• Size & Capacity – Find out how big the vendor is and how many staff would be working on your project. Keep in mind when working with a vendor that is bigger than you it often means you lose bargaining power when negotiating, they also usually have stricter processes and offer less customisation. If dealing with a vendor who is smaller than you, you will usually receive higher priority and more flexibility however longer turnaround times and delays due to lack of business processes.
  • Past work (Portfolio) – We strongly recommend you take a look at their past work/ portfolio. Do you like their style of work? If so, take note of what you like about it, are there particular features you like? Is it the layout? The content? This information can be discussed during your initial meeting and will help the vendor have a better understanding of what you’re looking for.
  • Reliability and communication – A reliable vendor which communicates frequently with you is vital. Send off a few enquiries and check:
    • How fast they respond to requests.
    • Do they do what they said they will do? E.g Did they say they will send you a quote within 2 days and meet that deadline?
    • Do they communicate well? Through email and phone calls.
    • Do they talk the language you talk? Often we meet vendors who are very skilled in their industry but use too much technical jargon. It’s important they can speak and reiterate things in a way that you understand.
  • Speciality – Have a look at their website, do they have a niche that fits with your industry? If they aren’t already focused on your industry they’ll have to spend the time to learn but if you find someone who already specialises in your industry they should already know the rules, regulations and all the ins and outs.
  • Business principle and values – This is probably the most important part of finding the right vendor. When meeting with potential vendors ask about the business goals and values, try and get an understanding of their “WHY?” then try and decipher if their business values are in line with yours.


4. Look past your initial need. Think long term.

In our previous article ‘Your website is Now online, What Next?’ we discuss the difference between maintenance and support. When you are looking for a vendor, remember it is a long term commitment and the project doesn’t just end once your website is live. With cars you have on-going services, with software you have upgrade requirements, with dentists you have check-ups… With websites you have maintenance or support. Decide which post launch option best suits your needs. Do you want someone who will do the absolute basics to keep your website running or do you want someone who will proactively work with you and your business to ensure your website is utilised to it’s fullest potential and offer offline strategies and ideas as well? (Hint: Often web developers and digital agencies will offer post launch ‘support’ at a fixed monthly rate but in reality it is really just maintenance.)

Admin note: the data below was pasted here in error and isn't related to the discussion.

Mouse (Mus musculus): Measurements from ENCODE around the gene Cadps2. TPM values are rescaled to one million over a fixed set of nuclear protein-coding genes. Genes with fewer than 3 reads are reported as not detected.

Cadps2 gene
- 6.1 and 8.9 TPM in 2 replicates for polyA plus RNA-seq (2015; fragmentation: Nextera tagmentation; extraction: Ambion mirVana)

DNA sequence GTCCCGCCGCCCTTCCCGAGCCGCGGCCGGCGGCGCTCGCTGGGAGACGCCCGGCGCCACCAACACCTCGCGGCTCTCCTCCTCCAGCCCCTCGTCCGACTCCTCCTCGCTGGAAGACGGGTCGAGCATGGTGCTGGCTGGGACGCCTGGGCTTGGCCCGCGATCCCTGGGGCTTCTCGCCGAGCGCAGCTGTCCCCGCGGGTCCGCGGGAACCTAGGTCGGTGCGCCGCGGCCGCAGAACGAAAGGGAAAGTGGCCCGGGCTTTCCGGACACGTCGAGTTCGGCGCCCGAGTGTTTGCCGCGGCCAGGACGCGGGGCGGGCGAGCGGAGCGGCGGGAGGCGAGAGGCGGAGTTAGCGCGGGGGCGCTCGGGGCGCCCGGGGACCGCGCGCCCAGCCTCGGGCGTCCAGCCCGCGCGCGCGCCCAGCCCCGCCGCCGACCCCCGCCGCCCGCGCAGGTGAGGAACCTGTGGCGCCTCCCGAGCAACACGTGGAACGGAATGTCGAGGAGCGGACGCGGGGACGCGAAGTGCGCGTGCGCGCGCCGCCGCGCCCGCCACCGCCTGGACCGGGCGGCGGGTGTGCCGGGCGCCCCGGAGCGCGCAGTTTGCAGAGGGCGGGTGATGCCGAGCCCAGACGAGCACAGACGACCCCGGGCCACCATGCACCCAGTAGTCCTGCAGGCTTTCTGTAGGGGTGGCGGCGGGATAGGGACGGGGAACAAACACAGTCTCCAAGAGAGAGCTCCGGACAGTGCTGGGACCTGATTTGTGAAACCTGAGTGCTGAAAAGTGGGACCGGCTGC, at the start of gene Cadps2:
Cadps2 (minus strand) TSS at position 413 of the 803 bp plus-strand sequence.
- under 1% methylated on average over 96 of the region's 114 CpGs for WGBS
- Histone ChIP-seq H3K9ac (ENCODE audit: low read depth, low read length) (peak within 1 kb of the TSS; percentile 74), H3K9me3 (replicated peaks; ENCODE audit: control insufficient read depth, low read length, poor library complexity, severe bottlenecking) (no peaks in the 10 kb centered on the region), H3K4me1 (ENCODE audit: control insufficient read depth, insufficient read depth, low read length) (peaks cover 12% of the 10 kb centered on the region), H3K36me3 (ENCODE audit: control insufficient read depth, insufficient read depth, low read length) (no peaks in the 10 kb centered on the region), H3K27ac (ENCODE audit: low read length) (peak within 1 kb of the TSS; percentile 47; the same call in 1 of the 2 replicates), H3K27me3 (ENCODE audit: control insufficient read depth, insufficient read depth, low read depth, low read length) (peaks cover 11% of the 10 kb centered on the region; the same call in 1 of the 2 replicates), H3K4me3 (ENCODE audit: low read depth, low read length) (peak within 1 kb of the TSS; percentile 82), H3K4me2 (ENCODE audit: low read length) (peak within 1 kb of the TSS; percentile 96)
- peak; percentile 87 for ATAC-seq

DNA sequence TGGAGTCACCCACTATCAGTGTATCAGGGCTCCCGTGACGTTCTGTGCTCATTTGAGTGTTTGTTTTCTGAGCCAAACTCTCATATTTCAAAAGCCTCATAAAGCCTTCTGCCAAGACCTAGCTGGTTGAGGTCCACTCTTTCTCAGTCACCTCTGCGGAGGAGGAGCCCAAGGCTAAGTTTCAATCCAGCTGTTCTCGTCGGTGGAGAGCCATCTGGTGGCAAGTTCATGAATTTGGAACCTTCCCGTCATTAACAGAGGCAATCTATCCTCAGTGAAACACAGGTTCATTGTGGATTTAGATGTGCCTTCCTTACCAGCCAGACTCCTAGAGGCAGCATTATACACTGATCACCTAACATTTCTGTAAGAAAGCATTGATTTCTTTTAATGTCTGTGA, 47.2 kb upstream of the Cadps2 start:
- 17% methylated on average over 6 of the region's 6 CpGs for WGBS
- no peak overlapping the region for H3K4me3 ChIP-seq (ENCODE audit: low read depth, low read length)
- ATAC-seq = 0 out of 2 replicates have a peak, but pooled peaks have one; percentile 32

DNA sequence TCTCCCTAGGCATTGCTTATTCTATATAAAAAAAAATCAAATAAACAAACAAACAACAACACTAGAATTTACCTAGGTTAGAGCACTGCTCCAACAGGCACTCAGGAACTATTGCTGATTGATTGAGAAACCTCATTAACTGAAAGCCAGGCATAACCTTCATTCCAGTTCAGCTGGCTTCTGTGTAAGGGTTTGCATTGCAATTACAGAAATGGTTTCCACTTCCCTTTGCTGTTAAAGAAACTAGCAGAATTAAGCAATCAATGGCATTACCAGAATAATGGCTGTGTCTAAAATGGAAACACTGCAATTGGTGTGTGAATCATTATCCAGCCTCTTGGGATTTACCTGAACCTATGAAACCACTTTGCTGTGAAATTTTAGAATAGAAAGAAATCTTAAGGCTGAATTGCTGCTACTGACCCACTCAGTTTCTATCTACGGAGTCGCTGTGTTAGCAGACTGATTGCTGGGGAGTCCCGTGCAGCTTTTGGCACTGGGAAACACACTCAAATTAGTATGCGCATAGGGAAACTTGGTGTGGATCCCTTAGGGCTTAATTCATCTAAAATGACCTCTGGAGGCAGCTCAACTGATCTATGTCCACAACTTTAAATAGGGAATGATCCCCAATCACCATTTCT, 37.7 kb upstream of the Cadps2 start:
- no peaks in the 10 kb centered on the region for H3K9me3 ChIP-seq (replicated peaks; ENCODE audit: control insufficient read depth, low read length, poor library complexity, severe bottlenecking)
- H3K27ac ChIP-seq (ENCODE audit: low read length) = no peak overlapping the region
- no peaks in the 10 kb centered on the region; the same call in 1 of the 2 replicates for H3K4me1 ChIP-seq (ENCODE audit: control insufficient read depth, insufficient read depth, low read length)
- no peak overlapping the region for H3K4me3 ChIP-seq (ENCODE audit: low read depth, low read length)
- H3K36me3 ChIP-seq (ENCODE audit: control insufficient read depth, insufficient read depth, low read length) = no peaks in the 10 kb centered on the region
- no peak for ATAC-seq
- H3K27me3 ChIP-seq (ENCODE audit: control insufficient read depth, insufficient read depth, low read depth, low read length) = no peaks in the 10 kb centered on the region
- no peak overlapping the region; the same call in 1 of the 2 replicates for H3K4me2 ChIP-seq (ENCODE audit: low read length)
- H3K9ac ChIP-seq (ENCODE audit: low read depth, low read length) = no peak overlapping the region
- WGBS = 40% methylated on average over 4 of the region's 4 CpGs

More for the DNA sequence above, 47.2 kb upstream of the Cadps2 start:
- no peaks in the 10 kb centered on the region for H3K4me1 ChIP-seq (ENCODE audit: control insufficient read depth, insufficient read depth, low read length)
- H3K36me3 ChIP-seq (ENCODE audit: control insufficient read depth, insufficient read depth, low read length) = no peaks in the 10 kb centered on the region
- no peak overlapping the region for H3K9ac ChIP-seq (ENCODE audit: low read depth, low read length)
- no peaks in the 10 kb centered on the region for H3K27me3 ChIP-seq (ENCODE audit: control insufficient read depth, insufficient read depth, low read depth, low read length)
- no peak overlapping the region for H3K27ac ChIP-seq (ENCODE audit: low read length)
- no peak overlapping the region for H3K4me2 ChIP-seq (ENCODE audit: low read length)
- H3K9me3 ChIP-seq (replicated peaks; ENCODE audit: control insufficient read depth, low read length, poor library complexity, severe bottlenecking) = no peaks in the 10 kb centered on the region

5. Industry Insider Information…

There are many tell-tale signs to look out for when finding the right vendor. Just remember, don’t feel bad asking questions and throwing some curve balls during the initial engagement. We recommend that you test their understanding of your needs by asking them to reiterate it to you.

A few points to be on the lookout for are:

  • If you ask for a couple of referees and they take too long to supply, then they are probably scrambling to get it together for you.
  • Watch out for whether they deliver when they say they will. If they say they will send you a project plan by a specific date, check that they do.
  • If they can’t meet small deadlines, how will they meet major deadlines?
  • Proposals are generally templated. If there is a lack of detail in their proposal it means you are just part of the process and they’re not taking the time to understand your requirements and customising their service to suit.


Finding the right vendor can often be a lengthy process. While relationships can begin positively with a lot of traction, overtime they can become stagnant and lose momentum. Consider your current vendors and ask yourself, is the relationship still producing win-win situations for both parties or has the relationship fizzled out?

To start your journey in finding the RIGHT vendor download a copy of our Vendor Comparison Matrix and let the search begin.